Friday, March 07, 2008

Renewable Energy Policy

Last week the U.S. House of Representatives passed legislation - HR 5351 - to extend the tax credit for production of electricity from renewable sources for another three years. The bill provides for extensions on other renewable energy tax credits as well, such as the tax credit for biodiesel, and creates new credits for plug-in hybrid motor vehicles and cellulosic alchohol fuel among others.

Even the eight years extension given to the energy tax credit for solar energy and fuel cell property is not much of an extension given that energy policy is really a matter for long-term planning and strategizing. If nothing else, politicians are tactical animals, mostly responding in the near-term to stimuli that will keep them in office another term.

Herein resides some of the difficulty for entrepreneurs and established companies alike. There is an interest among investors to finance renewable energy initiatives within the private sector. However, there is an element of the unknown in return calculations because public policy toward various technologies and solutions is highly unpredictable and short-term in duration. Even summer interns understand the haircut any investment gets for uncertainty.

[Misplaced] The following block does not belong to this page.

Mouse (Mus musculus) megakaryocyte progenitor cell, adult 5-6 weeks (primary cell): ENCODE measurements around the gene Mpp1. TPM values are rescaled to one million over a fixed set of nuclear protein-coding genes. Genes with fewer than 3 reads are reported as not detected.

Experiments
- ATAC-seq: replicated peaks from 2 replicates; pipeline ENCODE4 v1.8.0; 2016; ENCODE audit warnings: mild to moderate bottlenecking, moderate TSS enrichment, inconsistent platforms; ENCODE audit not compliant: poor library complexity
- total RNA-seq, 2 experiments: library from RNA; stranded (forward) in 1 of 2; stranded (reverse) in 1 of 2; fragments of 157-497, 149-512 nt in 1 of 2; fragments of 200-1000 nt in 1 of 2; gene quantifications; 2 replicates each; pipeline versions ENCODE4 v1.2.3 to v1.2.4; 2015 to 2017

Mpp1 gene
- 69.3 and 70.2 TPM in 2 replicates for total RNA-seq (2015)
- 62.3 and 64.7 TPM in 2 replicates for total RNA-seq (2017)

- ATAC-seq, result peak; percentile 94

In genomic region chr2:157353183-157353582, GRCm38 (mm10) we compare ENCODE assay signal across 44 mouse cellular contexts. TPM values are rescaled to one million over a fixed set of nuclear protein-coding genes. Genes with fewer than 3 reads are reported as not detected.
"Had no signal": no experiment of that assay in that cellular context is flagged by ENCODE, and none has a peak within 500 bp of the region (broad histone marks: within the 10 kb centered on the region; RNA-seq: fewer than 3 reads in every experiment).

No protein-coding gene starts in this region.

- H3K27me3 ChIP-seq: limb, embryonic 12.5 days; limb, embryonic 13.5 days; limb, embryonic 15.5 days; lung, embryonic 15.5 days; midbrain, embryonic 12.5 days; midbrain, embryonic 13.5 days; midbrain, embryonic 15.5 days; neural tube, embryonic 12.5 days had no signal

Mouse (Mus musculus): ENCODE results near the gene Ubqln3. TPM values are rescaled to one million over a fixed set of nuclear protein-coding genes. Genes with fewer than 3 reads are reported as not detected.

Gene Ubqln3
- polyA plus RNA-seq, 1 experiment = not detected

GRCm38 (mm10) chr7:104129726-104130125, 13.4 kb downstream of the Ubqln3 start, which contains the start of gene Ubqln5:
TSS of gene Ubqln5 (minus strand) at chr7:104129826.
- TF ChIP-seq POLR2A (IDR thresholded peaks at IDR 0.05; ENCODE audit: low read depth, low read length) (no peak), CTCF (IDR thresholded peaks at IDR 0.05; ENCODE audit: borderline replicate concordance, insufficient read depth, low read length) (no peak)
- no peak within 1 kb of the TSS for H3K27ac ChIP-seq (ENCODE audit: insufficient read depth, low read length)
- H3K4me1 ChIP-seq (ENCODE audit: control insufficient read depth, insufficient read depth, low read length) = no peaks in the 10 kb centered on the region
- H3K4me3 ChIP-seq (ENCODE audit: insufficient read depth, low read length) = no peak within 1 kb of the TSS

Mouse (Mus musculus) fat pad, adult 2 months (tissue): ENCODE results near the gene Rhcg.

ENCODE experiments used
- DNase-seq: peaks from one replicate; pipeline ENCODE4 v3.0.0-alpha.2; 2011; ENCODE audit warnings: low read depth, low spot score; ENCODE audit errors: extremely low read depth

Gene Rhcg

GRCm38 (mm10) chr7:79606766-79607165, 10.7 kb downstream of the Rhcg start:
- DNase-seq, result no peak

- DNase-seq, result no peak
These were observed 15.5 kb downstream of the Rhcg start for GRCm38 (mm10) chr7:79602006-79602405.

The Senate still has to take action on the proposal and may even have its own legislation in the works. The various partisans are already facing off to debate the wisdom of providing tax incentives to alternative energy.

Some argue that if renewable energy is to be economically feasible, then it should stand on its own from the beginning and not have the support or protection of tax credits. Few have made this argument for oil and gas production, which continues to enjoy the economic benefits of substantial tax credits. The oil and gas industry can certainly not be characterized as a fledgling industry at this point!

The continuity of fiscal protections and advantages for oil and gas over several decades has been one of the factors that helped send capital to the sector. My argument is that for the renewable energy industry to survive, politicians need to adopt a longer-term view in their policy initiatives to give the sector the same appeal for investors today.

No comments: